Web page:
Ditko’s original cover art to Out of this World #4 (1957)
This is the greatest Wolverine line I have ever read. #comics #wolverine
I’m at the Allen County Public Library getting a geology lesson.
Books lie, he said.
Well, as a well-known giver of relationship I’d say that you should buy a pirate ship say,”hey baby, the sea is calling.” Then shove off while she cries and waves a hanky. You just stare at her wistfully while your crew raises the sails. You’ll disappear over the horizon and she will realize she has made a huge mistake.
Cut to two years later, you return to port with your treasure that you’ve stolen on the high seas. You’re a new man. Cold. Hard. Your skin is like leather from the sun. You have some new scars from quelling an attempted mutiny on your ship.
You look up as you dock your boat. She’s there, looking just as beautiful as the day you left. “I haven’t left. I’ve waited for you every day since you left.”
You don’t say a word as you step off your ship into the dock. You approach her, staring into her eyes. Your lips are mere centimeters from hers.
A tear falls down her cheek.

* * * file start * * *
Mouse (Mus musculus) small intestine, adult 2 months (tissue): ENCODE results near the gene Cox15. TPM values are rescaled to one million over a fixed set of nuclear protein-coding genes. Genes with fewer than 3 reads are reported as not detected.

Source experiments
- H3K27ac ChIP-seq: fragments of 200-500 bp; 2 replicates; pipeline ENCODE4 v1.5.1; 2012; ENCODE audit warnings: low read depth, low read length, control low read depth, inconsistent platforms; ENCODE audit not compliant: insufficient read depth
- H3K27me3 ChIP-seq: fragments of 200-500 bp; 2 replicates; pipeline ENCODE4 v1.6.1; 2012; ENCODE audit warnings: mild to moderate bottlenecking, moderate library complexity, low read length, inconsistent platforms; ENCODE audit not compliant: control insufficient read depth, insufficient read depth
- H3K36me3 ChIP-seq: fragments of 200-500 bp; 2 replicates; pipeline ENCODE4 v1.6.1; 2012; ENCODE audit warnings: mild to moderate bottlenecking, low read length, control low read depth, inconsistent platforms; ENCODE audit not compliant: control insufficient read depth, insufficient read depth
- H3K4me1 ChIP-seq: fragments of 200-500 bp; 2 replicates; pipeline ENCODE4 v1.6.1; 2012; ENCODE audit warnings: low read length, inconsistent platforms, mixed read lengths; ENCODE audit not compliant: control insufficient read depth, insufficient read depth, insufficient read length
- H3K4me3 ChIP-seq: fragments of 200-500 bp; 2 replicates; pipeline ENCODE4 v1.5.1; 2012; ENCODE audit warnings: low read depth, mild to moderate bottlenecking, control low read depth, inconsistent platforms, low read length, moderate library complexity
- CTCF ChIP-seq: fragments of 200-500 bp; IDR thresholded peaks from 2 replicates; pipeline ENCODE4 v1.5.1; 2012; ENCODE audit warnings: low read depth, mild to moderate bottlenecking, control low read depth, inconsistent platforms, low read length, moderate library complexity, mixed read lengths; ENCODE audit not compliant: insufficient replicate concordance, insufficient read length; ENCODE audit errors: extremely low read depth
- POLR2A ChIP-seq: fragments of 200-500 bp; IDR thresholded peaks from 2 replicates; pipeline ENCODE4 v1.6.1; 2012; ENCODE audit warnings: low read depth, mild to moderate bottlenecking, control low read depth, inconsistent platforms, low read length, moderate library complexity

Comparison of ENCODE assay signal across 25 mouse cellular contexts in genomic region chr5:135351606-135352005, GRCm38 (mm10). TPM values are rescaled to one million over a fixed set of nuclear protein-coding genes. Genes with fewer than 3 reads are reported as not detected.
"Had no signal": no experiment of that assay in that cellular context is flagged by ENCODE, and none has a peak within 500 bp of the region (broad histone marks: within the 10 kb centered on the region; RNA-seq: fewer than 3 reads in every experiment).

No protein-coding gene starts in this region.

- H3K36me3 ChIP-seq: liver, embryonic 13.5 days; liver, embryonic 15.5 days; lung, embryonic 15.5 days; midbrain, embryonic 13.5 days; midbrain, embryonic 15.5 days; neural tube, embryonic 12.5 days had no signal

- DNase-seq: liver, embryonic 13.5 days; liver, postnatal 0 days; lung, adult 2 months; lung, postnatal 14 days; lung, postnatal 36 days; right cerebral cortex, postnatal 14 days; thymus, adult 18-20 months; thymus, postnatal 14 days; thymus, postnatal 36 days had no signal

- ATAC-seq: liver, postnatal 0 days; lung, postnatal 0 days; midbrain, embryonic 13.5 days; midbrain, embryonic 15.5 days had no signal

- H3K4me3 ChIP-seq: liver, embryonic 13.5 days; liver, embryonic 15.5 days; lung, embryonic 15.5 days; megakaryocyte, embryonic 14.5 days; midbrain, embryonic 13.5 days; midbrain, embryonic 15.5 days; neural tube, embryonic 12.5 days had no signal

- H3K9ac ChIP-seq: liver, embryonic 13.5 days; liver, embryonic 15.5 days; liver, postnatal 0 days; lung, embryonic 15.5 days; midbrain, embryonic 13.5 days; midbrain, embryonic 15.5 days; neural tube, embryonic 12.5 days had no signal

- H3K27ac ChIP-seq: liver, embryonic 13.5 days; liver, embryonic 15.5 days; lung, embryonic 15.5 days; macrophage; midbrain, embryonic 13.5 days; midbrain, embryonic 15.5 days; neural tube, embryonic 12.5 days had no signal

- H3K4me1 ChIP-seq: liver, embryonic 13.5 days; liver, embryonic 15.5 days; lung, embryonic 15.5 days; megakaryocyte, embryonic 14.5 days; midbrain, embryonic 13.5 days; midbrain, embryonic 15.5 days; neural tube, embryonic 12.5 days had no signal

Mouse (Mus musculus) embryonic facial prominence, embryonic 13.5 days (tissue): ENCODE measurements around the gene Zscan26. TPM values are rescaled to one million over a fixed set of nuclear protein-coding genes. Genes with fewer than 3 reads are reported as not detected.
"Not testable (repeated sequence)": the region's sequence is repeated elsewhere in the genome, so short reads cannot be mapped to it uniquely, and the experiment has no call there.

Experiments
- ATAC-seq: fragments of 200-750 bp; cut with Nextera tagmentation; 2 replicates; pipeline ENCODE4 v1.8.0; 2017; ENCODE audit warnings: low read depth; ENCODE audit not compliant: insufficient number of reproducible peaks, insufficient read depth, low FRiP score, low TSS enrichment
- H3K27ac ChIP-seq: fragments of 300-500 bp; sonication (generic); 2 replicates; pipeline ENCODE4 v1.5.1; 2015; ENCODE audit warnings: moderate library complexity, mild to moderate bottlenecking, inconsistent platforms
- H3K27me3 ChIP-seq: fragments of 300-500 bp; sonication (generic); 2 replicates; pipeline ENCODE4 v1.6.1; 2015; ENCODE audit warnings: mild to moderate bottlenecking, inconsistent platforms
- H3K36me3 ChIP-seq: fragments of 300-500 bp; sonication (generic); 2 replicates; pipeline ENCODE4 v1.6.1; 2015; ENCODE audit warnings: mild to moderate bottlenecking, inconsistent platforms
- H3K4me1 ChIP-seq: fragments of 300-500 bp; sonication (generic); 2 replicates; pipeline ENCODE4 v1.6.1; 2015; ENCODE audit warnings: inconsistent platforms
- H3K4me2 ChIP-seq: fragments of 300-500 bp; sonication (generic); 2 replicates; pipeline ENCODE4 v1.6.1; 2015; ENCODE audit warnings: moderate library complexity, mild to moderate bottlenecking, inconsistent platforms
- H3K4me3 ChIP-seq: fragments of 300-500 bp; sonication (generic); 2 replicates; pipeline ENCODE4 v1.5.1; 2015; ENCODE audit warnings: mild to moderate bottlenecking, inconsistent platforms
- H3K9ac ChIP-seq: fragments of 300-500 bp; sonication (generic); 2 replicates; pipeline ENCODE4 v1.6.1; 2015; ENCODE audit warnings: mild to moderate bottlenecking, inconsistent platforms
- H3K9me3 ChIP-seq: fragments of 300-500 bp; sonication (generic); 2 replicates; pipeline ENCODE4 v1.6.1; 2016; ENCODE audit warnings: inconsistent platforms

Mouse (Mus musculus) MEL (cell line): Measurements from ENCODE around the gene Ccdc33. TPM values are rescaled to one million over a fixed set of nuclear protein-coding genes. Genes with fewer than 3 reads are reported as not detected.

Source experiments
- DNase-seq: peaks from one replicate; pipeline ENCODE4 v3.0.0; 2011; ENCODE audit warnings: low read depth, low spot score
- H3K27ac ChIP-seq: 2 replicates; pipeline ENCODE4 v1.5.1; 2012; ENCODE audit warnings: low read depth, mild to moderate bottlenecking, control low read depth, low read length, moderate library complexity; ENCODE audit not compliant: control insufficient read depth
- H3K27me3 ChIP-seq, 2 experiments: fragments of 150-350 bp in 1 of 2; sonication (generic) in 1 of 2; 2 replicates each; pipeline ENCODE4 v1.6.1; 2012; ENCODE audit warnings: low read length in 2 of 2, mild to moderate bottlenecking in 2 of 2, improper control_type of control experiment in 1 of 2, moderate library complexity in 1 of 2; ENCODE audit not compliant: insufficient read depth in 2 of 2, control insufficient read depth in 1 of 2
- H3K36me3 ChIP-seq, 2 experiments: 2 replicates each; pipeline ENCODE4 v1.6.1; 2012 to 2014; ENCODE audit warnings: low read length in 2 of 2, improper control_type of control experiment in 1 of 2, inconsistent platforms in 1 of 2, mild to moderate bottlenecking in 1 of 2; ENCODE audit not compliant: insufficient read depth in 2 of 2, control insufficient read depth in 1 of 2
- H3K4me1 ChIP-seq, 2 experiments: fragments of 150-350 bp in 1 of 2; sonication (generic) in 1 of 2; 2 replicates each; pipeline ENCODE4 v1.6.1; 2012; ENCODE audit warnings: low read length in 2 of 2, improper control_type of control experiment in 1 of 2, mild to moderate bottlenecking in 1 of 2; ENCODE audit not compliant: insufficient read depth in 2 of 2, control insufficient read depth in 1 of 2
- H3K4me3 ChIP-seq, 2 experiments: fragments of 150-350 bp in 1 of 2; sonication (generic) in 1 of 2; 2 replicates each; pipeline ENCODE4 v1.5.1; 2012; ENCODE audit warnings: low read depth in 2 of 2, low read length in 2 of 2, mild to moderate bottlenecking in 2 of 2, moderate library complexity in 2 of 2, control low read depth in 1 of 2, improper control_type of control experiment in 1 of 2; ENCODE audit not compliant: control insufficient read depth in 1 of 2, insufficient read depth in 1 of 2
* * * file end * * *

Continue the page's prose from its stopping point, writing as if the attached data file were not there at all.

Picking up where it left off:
You grab her by the waist and begin to whisper:
"I boned all the mermaids. All of them."
Then you walk away to the end of the dock and dive into the water. Mermaids swim to meet you and you make out with all of them. They are topless of course because they are mermaids. It’s actually a pretty gross display of public nudity. Really unsettling because, I mean, mermaids are part fish. Is this bestiality?
Who knows, man. Not me.
Please write me these kinds of questions.
Last night was the reunion show for one of my favorite bands of all-time: Skavossas! It was like being 16 and watching these guys at The Backdoor—made me miss @lukesarasota. (at Columbia Street West)
Ben Nichols of Lucero cut a solo album about my favorite novel, Blood Meridian. My brother informed me of it yesterday, and I’ve already listened to it four times, and it made me restart the novel again.
I don’t know that Nichols captures the atmosphere of the book (nor should he bound to it), but I think he captures each of the characters and the bleakness of their lives.